Archive for Ideas
From feeling very envious and slightly jealous of the social happenings and get-togethers that are being shared, I am now inspired by watching the learning that is taking place by the attendees:
ideas - tweeted from workshops
discovery – of personal connections to these ideas
joy - when realising the relevance of the ideas
plans – to try the ideas back home
sharing – the discovery with others via twitter and blogs
elaborating - on the first idea
collaborating – and hooking up with others who are sharing the idea
curiosity – about where the idea has come from
looking up – researching some background
thinking – how the new idea fits with what you do
buzzing – with excitement
possibilities – bouncing around in your head
What an authentic and wonderful snapshot of learning taking place.
Thoughts, theories and practices being shaped and grown in a positive and supportive atmosphere of “it is possible”.
I can only imagine the opportunities and experiences that await classrooms when the attendees return.
Thank you to everyone who has tweeted and blogged ISTE 2012 into my life this past week or so.
Here are some definitions of Information Literacy:
Langford (1998,p.59): information literacy is a type of literacy that has been transformed to work with the technologies of the time.
My comment: Literacy is active and changing and as the types, sources, reliability and access to information change and develop through the use of the internet and web2.0 applications, students must be able to make sense of this information.
Abilock (2004, p. 1): information literacy is a transformational process where information is taken and used.
My comment: This is an active sort of definition – information literacy is a process or strategy to work with information in a purposeful way.
Herring & Tartar (2006, p. 3): list of things information literate students will be able to do.
My comment: Add the idea of reflecting on the way the information was used to serve an identified purpose.
All of the authors added extra dimensions and aspects to my understandings of information literacy.
Langford’s references to information literacy complementing technology is very relevant as students are dealing with many types of information in many formats and from varied sources. They need strategies and skills in identifying, deciphering and evaluating the information they come into contact with.
Abilock’s idea of using information for personal, social and global purposes support both constructivist and connectivist thinking where students are learning for an authentic purpose and audience.
Herring & Tartar identify actions that students are able to do with information in a step by step manner.
It seems to me that information literacy is a process to help students “help themselves” learn. So much about learning is not just content related facts. Students need to be able to collect, sort and use information in many ways to make meaning from what they read, view and hear. Information literacy is both a process and strategies to help them do this.
Herring, J. and Tartar, A. (2006). Progress in developing information literacy in a secondary school using the PLUS model. School Libraries in View, 23, 23-27
Currently reading Jane McGonigal‘s book Reality is Broken: Why Games Make us Better and How They Can Change the World and am amazed at how it mirrors the work I have been doing recently in Assessment for Learning.
Areas of commonality for both games and assessment for learning are:
Control – gamer/student is at the centre of the experience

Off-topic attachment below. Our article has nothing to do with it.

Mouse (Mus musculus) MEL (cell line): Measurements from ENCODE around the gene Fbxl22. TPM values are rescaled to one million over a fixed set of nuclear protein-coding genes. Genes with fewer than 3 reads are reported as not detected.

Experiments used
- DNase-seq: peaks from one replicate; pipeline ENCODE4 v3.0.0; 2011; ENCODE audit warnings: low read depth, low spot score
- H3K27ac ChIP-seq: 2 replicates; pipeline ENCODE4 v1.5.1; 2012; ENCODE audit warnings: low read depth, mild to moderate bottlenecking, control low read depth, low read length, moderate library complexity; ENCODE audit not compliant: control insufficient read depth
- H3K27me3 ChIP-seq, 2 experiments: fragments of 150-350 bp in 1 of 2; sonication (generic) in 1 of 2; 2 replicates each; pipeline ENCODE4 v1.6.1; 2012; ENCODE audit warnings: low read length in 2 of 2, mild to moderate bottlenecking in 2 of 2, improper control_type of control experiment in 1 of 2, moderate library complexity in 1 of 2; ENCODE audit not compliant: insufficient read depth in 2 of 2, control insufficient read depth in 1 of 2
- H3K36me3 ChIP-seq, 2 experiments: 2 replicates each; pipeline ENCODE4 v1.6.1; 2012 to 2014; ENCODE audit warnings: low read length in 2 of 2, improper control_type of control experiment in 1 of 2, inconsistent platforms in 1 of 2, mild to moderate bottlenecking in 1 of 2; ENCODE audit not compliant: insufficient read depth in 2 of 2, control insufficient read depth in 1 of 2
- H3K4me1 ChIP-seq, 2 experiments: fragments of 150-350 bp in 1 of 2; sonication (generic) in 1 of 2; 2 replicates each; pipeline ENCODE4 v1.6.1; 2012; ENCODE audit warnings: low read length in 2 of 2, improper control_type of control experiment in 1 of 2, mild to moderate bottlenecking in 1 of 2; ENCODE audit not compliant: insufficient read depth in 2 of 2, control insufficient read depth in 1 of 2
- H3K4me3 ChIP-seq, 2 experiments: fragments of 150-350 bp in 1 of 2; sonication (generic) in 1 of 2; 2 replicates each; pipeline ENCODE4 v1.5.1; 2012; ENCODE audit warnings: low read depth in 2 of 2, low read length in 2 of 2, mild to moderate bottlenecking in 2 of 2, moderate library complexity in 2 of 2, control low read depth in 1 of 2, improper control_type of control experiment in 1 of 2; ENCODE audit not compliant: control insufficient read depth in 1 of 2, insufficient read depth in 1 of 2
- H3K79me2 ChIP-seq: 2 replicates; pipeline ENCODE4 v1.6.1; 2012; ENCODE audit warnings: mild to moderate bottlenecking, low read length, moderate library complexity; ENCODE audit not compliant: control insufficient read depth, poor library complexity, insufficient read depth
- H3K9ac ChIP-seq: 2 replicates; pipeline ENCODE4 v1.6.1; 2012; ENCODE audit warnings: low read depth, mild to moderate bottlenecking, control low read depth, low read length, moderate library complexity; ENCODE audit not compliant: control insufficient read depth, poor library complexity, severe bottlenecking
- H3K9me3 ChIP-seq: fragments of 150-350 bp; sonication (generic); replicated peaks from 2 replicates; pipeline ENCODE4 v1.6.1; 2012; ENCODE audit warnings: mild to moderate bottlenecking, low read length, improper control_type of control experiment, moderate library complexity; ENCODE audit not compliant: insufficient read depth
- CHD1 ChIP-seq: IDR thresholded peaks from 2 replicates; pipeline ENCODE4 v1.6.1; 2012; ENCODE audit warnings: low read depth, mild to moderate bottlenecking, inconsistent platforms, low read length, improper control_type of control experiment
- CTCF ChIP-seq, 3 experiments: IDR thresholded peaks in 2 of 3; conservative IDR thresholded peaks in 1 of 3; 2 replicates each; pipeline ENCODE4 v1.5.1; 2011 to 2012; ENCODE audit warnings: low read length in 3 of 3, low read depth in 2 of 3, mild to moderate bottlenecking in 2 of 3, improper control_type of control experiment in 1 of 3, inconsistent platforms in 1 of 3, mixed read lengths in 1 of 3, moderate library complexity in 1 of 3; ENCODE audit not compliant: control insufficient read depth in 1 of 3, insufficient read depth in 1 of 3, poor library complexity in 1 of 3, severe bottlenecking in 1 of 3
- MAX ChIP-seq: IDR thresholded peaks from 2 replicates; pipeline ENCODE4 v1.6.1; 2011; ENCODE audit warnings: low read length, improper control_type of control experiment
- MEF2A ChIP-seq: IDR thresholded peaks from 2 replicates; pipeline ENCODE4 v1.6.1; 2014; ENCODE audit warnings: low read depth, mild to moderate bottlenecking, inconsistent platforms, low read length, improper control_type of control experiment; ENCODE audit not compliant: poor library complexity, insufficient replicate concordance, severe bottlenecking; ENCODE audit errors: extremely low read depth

Rules – gamer/student operates in a system where there are rules to follow/obey
Goals – gamer/student needs clear goals and actionable steps to reach those goals/targets
Feedback – positive feedback mirrors back to gamer/student what they’ve accomplished and is both qualitative and quantitative
Visible results – gamer/student needs & wants to see results directly, immediately and as vividly as possible
Is this why the Assessment for Learning work has resonated so strongly with me?
Is this why games based learning has held my attention for so long as the way forward?
Probably Obviously a combination of both!
Here are the extra planning and programming bits and pieces that you asked for in the workshop yesterday:
Planning Proformas/ Grids
My wiiMusic Worksheets
My wiiSports Tennis Plan
I hope that these sheets help guide you in planning and using games consoles in your classroom.
Please link back here so we can all see what you have tried in your classroom.
Who says that learning is all not all fun and games????
If you need/want any other info or help or ideas please just leave a comment here
- Games are a shared experience.
- Games build community – they are played socially at school.
- Meaning is constructed as a group – individuals contribute to group understandings.
- Language is played with – used in different ways to make different meanings.
- Language becomes more visible through a game – it has shared context, shared understandings and shared meanings.
- The experience, and the consequent language, is like “playdough” – it can be added to, moulded, pulled apart, re-arranged, viewed, discussed, evaluated, improved; first as a group, then individually; first orally and then written.
- Immersion in the experience is child-centred, lots of time is spent on student initiated and led exploration of the game and/ or the game world. Students become part of the experience: In the game directly: Participating in the game – manipulating the characters and events – “living the game”: As a springboard for real life, authentic learning.
- Learning outcomes are planned in detail – shared explicitly with students to support meta-language and deep knowledge.
- Learning indicators are specific and focused: one scene or setting, one character or one object.
CONTEXTS FOR LEARNING
Endless Oceans – Tom Barrett
Cooking Mama - LTS Consolarium
Nintendogs - LTS Consolarium
Samba De Amigo – LTS Consolarium
- Authentic, real world tasks
- Rich tasks
- Creative – many ways to fulfill the assessment
- On and off the computer
- Expands across KLAs
- Whole class input
- Contract work
Dolphin Island HSIE, S&T
wiiSports Maths – Tom Barrett
Drawn to Life English – Writing